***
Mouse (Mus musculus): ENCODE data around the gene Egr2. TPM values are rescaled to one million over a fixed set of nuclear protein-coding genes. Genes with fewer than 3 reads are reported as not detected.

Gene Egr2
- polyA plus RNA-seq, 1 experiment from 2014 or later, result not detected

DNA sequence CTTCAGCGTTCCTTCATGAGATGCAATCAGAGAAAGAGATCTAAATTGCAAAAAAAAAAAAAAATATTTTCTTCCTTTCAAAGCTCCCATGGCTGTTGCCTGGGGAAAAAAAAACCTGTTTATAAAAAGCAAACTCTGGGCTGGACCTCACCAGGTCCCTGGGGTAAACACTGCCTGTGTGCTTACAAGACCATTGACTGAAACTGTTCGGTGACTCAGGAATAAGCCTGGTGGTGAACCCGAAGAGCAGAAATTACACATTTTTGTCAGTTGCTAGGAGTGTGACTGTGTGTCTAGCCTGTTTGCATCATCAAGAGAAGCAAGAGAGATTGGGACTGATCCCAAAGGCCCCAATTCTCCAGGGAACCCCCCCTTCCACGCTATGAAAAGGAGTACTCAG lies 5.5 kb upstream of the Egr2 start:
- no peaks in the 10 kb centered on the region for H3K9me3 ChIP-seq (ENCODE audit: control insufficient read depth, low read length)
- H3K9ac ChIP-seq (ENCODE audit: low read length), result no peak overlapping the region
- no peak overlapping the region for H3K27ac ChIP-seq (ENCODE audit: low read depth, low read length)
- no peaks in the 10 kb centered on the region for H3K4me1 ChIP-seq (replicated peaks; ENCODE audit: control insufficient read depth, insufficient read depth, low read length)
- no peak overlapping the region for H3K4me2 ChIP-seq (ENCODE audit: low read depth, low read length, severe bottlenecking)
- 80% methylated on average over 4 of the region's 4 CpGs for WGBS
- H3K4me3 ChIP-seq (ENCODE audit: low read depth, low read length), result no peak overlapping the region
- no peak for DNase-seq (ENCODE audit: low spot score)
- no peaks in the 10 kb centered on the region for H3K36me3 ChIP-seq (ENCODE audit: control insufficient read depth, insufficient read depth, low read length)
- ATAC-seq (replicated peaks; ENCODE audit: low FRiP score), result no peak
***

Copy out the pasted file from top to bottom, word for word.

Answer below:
Mouse (Mus musculus): ENCODE data around the gene Egr2. TPM values are rescaled to one million over a fixed set of nuclear protein-coding genes. Genes with fewer than 3 reads are reported as not detected.

Gene Egr2
- polyA plus RNA-seq, 1 experiment from 2014 or later, result not detected

DNA sequence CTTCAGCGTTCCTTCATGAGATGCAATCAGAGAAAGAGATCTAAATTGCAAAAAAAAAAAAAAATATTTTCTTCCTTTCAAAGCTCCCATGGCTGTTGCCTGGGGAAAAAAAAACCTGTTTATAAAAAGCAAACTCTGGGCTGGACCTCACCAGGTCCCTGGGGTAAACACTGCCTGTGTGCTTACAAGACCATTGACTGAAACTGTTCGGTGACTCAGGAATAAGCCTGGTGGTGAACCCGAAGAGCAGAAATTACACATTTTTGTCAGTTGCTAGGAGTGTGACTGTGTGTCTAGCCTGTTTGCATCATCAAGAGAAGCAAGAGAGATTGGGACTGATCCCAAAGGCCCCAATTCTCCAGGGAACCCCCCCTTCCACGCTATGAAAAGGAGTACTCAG lies 5.5 kb upstream of the Egr2 start:
- no peaks in the 10 kb centered on the region for H3K9me3 ChIP-seq (ENCODE audit: control insufficient read depth, low read length)
- H3K9ac ChIP-seq (ENCODE audit: low read length), result no peak overlapping the region
- no peak overlapping the region for H3K27ac ChIP-seq (ENCODE audit: low read depth, low read length)
- no peaks in the 10 kb centered on the region for H3K4me1 ChIP-seq (replicated peaks; ENCODE audit: control insufficient read depth, insufficient read depth, low read length)
- no peak overlapping the region for H3K4me2 ChIP-seq (ENCODE audit: low read depth, low read length, severe bottlenecking)
- 80% methylated on average over 4 of the region's 4 CpGs for WGBS
- H3K4me3 ChIP-seq (ENCODE audit: low read depth, low read length), result no peak overlapping the region
- no peak for DNase-seq (ENCODE audit: low spot score)
- no peaks in the 10 kb centered on the region for H3K36me3 ChIP-seq (ENCODE audit: control insufficient read depth, insufficient read depth, low read length)
- ATAC-seq (replicated peaks; ENCODE audit: low FRiP score), result no peak